The rate of helicopter transport of trauma patients was dramatically cut.

That was almost a decade ago and we are still waiting for the dead bodies.

I expect that the same failure of prophesy will occur, when incompetent paramedics are prevented from intubating.

I expect that the fatality rate will decrease, when incompetent paramedics are prevented from intubating.
 

I think you’re out of your mind.

 

Many religious fanatics do.
 

In the city, I can maybe defend you. But the studies need to be done out in the sticks as well. I believe that we should have to go outpatient surgery every year or 2 or have number set of how many we need in that time period successfully to keep our skills sharp..

 

Every year or two?

WTF?

You don’t want to be taken seriously, do you?

This is something that requires a lot of skill and practice, so I get just a tiny bit, every other year. Trust me with your life.
 

After a Rsi and I have no one in the back but myself for over an hour.., I can place the patient on a vent and care for my patient. If RSI is taken away. I loose the capability to monitor my patient, and would be more focused on bagging my patient, or making sure the secondary away isn’t failing and I’m filling the stomic on the vent, because it can happen.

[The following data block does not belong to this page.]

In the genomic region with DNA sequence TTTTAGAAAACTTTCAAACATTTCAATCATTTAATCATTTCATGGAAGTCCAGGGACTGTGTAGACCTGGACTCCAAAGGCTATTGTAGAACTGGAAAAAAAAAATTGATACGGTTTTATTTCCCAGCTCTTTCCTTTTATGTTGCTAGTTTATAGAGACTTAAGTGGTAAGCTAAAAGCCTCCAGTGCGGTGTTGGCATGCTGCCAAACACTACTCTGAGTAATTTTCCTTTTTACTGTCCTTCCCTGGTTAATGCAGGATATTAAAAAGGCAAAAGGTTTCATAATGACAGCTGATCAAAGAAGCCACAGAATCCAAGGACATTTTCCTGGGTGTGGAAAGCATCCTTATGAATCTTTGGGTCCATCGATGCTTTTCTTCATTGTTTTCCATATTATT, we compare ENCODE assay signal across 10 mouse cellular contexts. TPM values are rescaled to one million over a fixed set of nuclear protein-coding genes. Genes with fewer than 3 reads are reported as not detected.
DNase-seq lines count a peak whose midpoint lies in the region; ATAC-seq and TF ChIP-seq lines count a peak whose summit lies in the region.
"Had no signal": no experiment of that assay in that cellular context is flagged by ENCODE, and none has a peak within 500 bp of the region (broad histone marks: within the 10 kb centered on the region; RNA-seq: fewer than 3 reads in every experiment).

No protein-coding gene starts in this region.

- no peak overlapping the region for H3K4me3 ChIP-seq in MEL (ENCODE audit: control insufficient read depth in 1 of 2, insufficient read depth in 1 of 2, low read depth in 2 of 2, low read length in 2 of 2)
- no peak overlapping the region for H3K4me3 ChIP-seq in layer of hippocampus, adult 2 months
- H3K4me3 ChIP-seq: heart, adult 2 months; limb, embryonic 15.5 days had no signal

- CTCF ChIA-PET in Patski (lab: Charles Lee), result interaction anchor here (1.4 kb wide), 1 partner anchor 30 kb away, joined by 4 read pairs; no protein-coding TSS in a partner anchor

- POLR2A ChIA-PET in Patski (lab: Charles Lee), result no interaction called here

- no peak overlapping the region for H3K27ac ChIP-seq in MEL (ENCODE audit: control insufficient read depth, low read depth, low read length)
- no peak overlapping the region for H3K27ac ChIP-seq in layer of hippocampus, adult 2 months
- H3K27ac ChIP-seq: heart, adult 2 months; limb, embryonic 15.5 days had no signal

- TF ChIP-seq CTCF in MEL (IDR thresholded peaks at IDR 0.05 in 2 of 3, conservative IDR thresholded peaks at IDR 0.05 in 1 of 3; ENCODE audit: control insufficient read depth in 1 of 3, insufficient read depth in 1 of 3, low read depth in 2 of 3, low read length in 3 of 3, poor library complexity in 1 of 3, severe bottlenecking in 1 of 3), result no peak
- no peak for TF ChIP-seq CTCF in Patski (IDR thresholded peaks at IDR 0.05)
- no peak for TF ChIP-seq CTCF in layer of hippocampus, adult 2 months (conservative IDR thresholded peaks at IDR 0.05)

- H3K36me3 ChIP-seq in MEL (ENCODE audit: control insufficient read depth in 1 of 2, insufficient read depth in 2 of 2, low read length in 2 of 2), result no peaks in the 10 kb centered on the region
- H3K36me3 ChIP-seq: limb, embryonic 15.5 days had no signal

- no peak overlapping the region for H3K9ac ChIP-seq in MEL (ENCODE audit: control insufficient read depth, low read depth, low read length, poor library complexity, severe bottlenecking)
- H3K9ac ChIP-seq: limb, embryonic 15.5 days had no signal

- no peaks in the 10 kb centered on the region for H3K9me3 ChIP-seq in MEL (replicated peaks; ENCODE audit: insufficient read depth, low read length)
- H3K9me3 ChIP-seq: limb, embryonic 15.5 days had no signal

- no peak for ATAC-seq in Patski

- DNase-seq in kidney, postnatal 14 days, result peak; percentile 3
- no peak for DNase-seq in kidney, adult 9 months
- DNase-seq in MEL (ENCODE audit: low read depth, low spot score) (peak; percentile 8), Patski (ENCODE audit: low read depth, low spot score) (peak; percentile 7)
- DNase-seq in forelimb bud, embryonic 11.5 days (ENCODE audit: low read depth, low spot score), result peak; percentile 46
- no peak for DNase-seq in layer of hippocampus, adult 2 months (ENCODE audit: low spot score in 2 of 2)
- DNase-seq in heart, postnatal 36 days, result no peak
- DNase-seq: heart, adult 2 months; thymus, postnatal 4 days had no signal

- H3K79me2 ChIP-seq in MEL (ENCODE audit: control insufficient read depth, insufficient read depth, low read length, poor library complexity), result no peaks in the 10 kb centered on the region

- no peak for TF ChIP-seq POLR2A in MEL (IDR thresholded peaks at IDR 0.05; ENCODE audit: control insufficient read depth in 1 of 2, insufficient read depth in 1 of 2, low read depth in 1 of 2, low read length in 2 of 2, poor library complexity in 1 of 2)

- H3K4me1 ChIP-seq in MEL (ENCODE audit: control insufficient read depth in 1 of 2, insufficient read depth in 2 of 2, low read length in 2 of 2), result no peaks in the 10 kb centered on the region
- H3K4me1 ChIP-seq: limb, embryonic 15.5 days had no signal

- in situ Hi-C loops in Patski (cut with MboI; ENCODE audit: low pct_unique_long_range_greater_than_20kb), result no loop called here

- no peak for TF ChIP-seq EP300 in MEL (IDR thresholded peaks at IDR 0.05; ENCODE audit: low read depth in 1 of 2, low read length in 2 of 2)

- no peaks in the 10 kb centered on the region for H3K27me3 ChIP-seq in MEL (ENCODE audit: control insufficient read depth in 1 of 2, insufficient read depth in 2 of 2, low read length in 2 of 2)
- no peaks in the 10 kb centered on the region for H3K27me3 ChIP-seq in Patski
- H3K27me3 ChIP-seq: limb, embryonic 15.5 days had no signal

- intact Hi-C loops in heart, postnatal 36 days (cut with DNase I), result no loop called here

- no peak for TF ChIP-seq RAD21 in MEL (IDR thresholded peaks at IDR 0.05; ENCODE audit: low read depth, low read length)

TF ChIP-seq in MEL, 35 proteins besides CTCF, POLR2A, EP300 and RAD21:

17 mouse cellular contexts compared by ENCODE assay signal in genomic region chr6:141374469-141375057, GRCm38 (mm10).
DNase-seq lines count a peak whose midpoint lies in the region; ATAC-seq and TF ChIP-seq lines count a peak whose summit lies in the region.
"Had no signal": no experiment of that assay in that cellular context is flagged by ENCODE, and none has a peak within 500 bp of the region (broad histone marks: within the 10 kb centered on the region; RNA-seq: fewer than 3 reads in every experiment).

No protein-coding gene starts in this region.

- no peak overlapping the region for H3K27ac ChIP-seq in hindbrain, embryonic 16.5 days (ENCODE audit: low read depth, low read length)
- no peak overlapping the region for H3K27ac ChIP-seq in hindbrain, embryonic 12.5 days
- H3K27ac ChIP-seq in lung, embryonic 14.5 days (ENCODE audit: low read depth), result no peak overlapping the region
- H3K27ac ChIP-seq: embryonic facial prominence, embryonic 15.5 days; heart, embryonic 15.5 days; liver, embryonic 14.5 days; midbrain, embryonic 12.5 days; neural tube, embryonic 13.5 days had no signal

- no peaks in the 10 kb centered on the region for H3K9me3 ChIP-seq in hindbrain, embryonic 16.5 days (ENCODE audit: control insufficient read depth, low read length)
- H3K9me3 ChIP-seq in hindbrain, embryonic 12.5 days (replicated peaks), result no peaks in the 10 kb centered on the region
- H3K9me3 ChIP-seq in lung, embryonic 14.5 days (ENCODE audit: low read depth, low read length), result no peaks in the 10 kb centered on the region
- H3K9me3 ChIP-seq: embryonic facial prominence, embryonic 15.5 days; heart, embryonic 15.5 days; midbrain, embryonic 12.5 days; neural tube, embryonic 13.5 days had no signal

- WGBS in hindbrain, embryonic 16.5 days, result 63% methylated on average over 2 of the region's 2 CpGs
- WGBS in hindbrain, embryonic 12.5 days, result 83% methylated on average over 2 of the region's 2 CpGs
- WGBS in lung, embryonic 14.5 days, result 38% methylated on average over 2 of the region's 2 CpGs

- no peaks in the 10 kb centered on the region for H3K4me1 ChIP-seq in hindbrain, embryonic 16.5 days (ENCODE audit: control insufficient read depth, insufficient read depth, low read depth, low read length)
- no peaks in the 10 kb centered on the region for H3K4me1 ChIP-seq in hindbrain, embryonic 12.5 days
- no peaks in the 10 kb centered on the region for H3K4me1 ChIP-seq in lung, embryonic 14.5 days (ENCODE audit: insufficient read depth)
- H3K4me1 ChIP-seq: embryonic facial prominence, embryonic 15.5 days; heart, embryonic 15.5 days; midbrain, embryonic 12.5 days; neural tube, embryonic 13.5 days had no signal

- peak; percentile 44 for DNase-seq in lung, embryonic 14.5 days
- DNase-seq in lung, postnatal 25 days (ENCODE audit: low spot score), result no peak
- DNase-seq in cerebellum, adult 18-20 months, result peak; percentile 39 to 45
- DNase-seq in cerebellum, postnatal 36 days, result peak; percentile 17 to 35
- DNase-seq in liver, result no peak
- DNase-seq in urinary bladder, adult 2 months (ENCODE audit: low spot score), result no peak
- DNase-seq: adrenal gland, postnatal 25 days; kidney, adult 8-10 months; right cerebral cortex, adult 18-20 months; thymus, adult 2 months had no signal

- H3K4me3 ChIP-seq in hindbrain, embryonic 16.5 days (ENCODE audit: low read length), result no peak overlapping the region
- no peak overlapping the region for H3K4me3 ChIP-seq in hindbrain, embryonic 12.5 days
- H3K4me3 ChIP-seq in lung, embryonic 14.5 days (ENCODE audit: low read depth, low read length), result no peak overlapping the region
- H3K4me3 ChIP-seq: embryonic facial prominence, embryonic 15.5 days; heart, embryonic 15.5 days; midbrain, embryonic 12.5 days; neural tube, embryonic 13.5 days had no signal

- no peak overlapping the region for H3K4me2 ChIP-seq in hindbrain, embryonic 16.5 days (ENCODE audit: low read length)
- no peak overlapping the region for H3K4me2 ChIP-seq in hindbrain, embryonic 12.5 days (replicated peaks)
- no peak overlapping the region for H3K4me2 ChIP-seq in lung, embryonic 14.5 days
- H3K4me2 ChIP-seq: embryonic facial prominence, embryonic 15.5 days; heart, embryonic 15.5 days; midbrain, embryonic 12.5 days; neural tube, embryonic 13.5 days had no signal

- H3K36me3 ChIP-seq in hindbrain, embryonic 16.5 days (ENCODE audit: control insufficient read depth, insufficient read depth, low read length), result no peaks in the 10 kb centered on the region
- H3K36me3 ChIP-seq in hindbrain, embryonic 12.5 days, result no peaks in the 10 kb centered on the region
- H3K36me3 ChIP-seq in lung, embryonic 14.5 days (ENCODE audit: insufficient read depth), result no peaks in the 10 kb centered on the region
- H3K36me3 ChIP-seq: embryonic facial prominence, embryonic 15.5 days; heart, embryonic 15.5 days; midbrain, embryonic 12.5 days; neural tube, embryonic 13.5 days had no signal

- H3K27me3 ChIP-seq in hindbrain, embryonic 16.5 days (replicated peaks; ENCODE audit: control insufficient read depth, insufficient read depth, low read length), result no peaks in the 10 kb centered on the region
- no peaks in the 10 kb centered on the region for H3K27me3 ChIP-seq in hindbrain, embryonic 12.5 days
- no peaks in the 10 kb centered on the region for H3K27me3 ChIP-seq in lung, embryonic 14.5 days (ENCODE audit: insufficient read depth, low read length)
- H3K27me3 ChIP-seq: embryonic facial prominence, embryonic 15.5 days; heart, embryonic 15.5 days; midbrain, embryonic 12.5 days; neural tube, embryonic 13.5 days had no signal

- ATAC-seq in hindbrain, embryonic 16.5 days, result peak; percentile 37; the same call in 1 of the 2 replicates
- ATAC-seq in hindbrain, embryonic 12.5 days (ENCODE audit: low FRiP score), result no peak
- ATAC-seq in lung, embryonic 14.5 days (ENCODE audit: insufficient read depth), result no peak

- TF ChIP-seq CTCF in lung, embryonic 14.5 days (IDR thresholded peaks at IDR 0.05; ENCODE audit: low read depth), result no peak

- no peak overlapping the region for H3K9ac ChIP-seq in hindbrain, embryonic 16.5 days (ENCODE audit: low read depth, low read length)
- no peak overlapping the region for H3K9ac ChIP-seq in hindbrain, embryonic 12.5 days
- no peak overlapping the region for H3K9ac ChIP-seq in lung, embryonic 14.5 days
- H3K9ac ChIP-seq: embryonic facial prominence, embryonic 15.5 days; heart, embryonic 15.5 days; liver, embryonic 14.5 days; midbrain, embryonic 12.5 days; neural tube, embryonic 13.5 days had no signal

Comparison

It is just a staffing issue.

That is different.

Competence isn’t needed when you are in the back by yourself.

Why are you opposed to competence?

Where is a single reasonable argument that intubation improves outcomes?

Where is a single reasonable argument that rural paramedics have an intubation success rate that is above 95%?

Even 95% means that some of your patients don’t end up with a properly placed endotracheal tube. What do you think happens to them?

Does your EMS agency have a better than 95% intubation success rate?

If you can’t manage at least 95%, why do you believe you can manage intubation?